Introducing the NVIDIA Jetson Series

NVIDIA’s Jetson modules are GPU-enabled compute modules that provide great performance and power efficiency to run software effectively on the edge. GPU capabilities allow these modules to power a range of applications that require higher performance, including AI-powered Network Video Recorders (NVRs), automated optical inspection systems in precision manufacturing, and autonomous robots!

Furthermore, NVIDIA’s reputation in the semiconductor industry is outstanding. With their GPUs powering the majority of the global GPU applications, NVIDIA has for years consistently designed and produced high quality GPUs for a vast range of consumer, industry, and research applications. Naturally, the NVIDIA Jetson series is no exception, featuring great build quality and performance!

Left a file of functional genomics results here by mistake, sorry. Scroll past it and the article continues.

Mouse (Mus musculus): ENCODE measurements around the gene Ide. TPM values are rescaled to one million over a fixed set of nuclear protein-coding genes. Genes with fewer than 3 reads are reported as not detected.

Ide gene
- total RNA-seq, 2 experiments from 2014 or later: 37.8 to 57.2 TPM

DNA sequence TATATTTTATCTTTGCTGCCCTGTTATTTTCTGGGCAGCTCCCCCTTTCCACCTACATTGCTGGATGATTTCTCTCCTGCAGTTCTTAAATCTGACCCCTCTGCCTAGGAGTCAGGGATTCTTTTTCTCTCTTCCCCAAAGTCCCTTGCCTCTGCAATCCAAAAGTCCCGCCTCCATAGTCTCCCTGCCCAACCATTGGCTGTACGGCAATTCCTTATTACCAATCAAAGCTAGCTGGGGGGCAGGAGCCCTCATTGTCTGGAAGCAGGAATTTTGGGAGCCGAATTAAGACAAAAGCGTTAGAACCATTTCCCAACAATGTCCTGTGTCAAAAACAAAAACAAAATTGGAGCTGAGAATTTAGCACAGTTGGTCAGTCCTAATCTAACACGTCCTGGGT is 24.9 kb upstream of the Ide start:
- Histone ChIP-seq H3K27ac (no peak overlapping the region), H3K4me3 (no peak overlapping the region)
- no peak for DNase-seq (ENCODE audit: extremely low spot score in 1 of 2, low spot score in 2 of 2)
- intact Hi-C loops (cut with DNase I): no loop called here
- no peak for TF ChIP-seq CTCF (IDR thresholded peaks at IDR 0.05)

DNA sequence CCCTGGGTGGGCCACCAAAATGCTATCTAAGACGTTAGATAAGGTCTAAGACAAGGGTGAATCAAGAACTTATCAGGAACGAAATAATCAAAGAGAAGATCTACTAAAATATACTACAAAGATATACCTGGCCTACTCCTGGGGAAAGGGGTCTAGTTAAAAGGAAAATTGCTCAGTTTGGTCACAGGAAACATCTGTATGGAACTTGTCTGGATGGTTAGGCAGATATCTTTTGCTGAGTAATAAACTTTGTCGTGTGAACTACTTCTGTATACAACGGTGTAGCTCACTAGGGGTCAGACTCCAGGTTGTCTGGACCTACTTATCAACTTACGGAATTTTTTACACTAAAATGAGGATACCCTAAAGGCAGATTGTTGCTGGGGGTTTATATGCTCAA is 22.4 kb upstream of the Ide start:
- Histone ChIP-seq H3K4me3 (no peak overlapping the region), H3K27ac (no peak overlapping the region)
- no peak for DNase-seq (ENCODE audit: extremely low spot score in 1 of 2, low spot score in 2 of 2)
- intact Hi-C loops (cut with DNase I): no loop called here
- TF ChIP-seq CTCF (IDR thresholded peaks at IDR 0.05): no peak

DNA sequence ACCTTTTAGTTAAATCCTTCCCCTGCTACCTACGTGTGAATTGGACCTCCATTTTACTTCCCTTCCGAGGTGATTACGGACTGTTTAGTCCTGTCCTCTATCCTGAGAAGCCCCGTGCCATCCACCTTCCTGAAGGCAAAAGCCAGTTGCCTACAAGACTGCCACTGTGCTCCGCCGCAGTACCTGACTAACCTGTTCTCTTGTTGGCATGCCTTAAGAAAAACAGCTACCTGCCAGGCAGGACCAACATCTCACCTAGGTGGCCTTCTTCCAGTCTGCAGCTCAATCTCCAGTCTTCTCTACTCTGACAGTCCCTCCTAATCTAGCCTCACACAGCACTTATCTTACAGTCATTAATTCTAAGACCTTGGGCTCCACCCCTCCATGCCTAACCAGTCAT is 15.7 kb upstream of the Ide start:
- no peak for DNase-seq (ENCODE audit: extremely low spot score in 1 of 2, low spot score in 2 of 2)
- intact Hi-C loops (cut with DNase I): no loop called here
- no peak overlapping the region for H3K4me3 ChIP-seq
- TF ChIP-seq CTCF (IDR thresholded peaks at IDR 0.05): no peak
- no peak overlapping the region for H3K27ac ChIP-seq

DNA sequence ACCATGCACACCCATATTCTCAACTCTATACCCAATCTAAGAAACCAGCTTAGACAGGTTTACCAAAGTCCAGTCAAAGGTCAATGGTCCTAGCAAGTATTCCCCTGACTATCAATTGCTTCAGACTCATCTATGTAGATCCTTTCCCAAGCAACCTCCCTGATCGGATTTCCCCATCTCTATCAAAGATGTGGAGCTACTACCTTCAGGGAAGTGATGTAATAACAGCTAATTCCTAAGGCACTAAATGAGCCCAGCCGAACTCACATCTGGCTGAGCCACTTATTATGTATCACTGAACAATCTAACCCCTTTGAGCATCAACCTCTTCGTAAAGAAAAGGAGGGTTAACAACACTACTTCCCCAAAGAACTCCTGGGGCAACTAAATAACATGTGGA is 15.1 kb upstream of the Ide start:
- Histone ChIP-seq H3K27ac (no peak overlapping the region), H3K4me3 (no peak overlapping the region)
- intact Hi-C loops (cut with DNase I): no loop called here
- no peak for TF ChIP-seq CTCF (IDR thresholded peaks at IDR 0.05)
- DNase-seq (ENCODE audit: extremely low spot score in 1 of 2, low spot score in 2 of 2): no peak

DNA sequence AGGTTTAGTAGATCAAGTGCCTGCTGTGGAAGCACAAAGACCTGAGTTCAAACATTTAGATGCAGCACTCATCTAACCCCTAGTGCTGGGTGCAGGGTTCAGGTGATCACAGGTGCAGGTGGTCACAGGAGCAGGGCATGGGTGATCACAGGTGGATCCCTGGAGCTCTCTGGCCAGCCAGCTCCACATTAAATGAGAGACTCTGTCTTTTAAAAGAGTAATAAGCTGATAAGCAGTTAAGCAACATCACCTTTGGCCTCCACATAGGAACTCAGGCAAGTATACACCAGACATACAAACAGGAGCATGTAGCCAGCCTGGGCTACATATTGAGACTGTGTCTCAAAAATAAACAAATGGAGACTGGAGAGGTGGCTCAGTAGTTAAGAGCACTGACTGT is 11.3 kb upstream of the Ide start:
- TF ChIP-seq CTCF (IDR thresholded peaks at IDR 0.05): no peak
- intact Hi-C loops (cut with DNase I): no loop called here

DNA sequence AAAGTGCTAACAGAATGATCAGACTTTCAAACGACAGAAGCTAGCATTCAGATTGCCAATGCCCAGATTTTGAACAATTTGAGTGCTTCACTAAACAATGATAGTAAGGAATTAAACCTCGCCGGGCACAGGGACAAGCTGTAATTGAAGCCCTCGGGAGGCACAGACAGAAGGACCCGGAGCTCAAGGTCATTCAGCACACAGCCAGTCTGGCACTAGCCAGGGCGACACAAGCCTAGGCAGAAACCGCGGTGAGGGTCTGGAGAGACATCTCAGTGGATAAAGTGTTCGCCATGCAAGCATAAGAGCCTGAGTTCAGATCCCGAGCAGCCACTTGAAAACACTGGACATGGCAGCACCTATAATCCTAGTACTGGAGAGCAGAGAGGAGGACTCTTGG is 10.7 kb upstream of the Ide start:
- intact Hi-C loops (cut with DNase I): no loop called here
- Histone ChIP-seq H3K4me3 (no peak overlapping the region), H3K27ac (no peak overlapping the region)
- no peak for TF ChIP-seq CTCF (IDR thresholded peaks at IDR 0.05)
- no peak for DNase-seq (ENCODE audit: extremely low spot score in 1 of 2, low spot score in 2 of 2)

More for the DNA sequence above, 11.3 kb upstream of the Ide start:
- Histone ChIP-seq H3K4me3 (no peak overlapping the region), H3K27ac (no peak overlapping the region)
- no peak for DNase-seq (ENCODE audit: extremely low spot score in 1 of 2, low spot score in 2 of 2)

Jetson Nano
NVIDIA Jetson Nano System on Module (SoM)

CUDA & NVIDIA Jetpack

Beyond NVIDIA’s great hardware in their products, however, the greatest advantage of running an NVIDIA Jetson powered GPU cluster can be argued to lie heavily in their software capabilities, namely CUDA & NVIDIA Jetpack compatibility.

CUDA is NVIDIA’s industry-leading proprietary GPGPU framework for programming and developing applications with GPUs. It features GPU-accelerated libraries, debugging and optimisation tools, a C/C++ compiler and a runtime library that enables you to build and deploy your application on a variety of computer architectures. With excellent support, integration and development compatibility with numerous GPU applications, CUDA is in fact the preferred choice by developers worldwide.